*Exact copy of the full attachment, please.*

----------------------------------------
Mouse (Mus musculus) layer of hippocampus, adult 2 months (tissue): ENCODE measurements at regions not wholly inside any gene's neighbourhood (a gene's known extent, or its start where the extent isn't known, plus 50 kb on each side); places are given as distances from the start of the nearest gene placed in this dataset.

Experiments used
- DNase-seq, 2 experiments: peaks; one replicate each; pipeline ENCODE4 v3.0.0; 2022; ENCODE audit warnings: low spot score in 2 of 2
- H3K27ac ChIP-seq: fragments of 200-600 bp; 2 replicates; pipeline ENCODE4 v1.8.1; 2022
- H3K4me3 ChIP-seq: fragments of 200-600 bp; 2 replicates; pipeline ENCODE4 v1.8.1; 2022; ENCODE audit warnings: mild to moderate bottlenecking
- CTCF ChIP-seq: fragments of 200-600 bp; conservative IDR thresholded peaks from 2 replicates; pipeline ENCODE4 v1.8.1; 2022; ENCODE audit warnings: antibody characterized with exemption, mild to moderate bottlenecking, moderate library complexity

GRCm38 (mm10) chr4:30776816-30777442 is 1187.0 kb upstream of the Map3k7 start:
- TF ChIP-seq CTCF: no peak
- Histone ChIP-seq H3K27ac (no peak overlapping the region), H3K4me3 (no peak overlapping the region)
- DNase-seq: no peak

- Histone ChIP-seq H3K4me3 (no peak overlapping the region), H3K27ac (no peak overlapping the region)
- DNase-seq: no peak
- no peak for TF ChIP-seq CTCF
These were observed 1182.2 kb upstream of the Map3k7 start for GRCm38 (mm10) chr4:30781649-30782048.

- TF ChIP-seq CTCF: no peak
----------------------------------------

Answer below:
Mouse (Mus musculus) layer of hippocampus, adult 2 months (tissue): ENCODE measurements at regions not wholly inside any gene's neighbourhood (a gene's known extent, or its start where the extent isn't known, plus 50 kb on each side); places are given as distances from the start of the nearest gene placed in this dataset.

Experiments used
- DNase-seq, 2 experiments: peaks; one replicate each; pipeline ENCODE4 v3.0.0; 2022; ENCODE audit warnings: low spot score in 2 of 2
- H3K27ac ChIP-seq: fragments of 200-600 bp; 2 replicates; pipeline ENCODE4 v1.8.1; 2022
- H3K4me3 ChIP-seq: fragments of 200-600 bp; 2 replicates; pipeline ENCODE4 v1.8.1; 2022; ENCODE audit warnings: mild to moderate bottlenecking
- CTCF ChIP-seq: fragments of 200-600 bp; conservative IDR thresholded peaks from 2 replicates; pipeline ENCODE4 v1.8.1; 2022; ENCODE audit warnings: antibody characterized with exemption, mild to moderate bottlenecking, moderate library complexity

GRCm38 (mm10) chr4:30776816-30777442 is 1187.0 kb upstream of the Map3k7 start:
- TF ChIP-seq CTCF: no peak
- Histone ChIP-seq H3K27ac (no peak overlapping the region), H3K4me3 (no peak overlapping the region)
- DNase-seq: no peak

- Histone ChIP-seq H3K4me3 (no peak overlapping the region), H3K27ac (no peak overlapping the region)
- DNase-seq: no peak
- no peak for TF ChIP-seq CTCF
These were observed 1182.2 kb upstream of the Map3k7 start for GRCm38 (mm10) chr4:30781649-30782048.

- TF ChIP-seq CTCF: no peak